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Wind energy transmission companies get active  

Credit:  By Kevin Welch, Amarillo Globe-News, amarillo.com 7 October 2011 ~~

After six years of studies, debate and planning, Cross Texas Transmission and Sharyland Utilities have launched the construction of lines to collect wind energy and send it downstate at a cost of $1 billion.

Cross Texas has an Amarillo office and Sharyland is building one just south of town, but the action is further afield.

The work is part of the Competitive Renewable Energy Zone process that began in 2005. It will cost as much as $7 billion to move wind power from across much of West Texas to major cities such as Dallas and San Antonio. Ratepayers in the areas where the power goes will fund the project over time.

North Houston Pole Line, a major contractor for the Sharyland lines, has completed preparing storage and staging yards near Hereford and Wildorado and is clearing right of way north from Hereford to Wildorado and then east to White Deer for one segment it is building, said Sharyland spokeswoman Jeanne Phillips. Tower components are beginning to arrive.

In the Silverton area, work is under way to clear land for a substation, a staging yard and clear land for a line to run southeast to Dickens County.

The Sharyland segments should total about 300 miles.

The project is a major one for the company and holds promise for future energy projects, perhaps using different fuels for generation.

“This will substantially alter Sharyland in terms of its size,” said Hunter Hunt, the company’s president and co-owner. “Equally important are the long-term growth opportunities here. We firmly believe economic development up here will continue at a robust pace.”

Cross Texas, also planning to build about 300 miles of transmission lines by the deadline of 2013, has begun pouring foundations for poles and setting bases near its staging area in Shamrock.

“We’ve done about 40,” said Cameron Fredkin, vice president of project development. “We’ll be putting up wire early next year.”

The construction headquarters will move to Childress in late 2012.

Great Southwestern Construction, the general contractor for Cross Texas, has about 50 people in Wheeler and Gray counties working on the line from Childress to Lefors.

Demand for the transmission line has the company optimistic.

“We continue to field a number of requests and there’s probably more out there. It should increase as we get closer to finishing,” Fredkin said.

“Most are on the large side but to start they tend to construct in phases of a few hundred megawatts at a time.”

Sharyland officials are also pleased with the number of wind farm projects asking to use the transmission lines.

“We’ve had a large number of requests – all the major players,” Caskey said. “Some are large but also some smaller ones. Those are local groups putting together projects. But I would say they’ll be larger than ones in service in a lot of places.”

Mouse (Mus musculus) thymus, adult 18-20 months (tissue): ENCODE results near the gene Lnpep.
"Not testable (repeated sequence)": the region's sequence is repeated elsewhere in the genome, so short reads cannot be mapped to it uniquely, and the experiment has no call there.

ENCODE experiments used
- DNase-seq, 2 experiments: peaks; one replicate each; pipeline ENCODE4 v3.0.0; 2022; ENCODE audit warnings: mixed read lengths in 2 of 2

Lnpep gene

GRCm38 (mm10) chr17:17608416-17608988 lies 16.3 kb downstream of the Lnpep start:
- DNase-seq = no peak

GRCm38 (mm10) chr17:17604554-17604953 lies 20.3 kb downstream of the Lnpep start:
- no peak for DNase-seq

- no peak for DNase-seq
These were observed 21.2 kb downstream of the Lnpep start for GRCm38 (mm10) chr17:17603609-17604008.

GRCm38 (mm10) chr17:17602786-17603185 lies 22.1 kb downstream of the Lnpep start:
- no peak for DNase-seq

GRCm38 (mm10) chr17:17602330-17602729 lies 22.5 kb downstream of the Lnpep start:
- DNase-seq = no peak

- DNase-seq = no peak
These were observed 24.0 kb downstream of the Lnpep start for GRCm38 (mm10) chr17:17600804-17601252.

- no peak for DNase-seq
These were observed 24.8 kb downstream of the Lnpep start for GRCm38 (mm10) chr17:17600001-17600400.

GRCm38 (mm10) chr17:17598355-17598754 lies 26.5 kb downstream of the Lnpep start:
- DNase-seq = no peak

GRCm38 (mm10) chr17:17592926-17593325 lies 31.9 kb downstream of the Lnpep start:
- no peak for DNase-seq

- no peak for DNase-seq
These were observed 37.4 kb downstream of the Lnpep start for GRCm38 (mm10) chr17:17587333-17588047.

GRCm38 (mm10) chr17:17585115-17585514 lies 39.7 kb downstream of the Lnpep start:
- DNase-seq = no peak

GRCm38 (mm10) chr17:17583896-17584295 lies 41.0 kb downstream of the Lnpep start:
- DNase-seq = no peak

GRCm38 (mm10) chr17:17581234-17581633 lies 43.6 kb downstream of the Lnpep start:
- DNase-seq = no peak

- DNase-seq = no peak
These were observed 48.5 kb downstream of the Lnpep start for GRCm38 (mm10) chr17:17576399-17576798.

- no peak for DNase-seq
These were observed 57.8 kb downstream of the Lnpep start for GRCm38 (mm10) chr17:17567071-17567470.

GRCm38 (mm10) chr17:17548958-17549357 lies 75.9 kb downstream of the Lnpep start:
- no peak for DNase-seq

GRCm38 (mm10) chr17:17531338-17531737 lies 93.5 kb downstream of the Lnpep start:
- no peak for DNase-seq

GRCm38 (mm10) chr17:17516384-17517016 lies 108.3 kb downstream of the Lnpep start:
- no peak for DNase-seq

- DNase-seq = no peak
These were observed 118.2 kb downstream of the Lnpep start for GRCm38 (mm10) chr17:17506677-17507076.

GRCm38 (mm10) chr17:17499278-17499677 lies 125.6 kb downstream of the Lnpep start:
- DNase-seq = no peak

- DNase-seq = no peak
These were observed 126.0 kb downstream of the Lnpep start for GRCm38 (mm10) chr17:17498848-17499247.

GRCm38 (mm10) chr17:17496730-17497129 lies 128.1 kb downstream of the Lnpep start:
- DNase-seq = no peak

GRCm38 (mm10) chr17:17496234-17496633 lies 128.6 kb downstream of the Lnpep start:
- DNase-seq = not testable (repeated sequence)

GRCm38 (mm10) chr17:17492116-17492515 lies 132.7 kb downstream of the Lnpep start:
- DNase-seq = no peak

It could be more than two years before either company can qualify to begin collecting on their investments in the projects, unprecedented in the Panhandle, because the lines have to be operating and the Public Utility Commission must approve the recovery of funds from the ratepayers downstate.

Sharyland, an offshoot of Hunt Consolidated, has the backing of several domestic and foreign companies.

“It’s a world-class project,” said Kirk Baker, chairman and president of Electric Infrastructure Alliance of America, a specially formed real estate investment trust that will actually own the towers and lines and lease them to Sharyland, one of the partners in the trust.

Financing comes from a pool of money totaling $2.7 billion for a variety of projects.

Cross Texas will own and operate its lines using borrowed money and funds from its parent LS Power, Fredkin said.

Cross Texas has meant jobs for about 30 people locally so far.

“The number will increase as the construction ramps up,” Fredkin said.

Other local impact includes businesses in Amarillo, Childress, Pampa and Wellington providing services and materials.

Sharyland’s local impact, beyond paying rights of way, also start with the contractor.

“We’re bringing in contractors. These are experts who will bring in supervisors and equipment,” said Sharyland Senior Vice President Mark Caskey. “They’ll hire locally if they can find people with the qualifications.”

Other local business connections include smaller contractors, people who acquire rights of way, fencing companies and rural electric cooperatives and Southwestern Public Service, which will provide electricity for construction, Caskey said.

Source:  By Kevin Welch, Amarillo Globe-News, amarillo.com 7 October 2011

This article is the work of the source indicated. Any opinions expressed in it are not necessarily those of National Wind Watch.

The copyright of this article resides with the author or publisher indicated. As part of its noncommercial effort to present the environmental, social, scientific, and economic issues of large-scale wind power development to a global audience seeking such information, National Wind Watch endeavors to observe “fair use” as provided for in section 107 of U.S. Copyright Law and similar “fair dealing” provisions of the copyright laws of other nations. Send requests to excerpt, general inquiries, and comments via e-mail.

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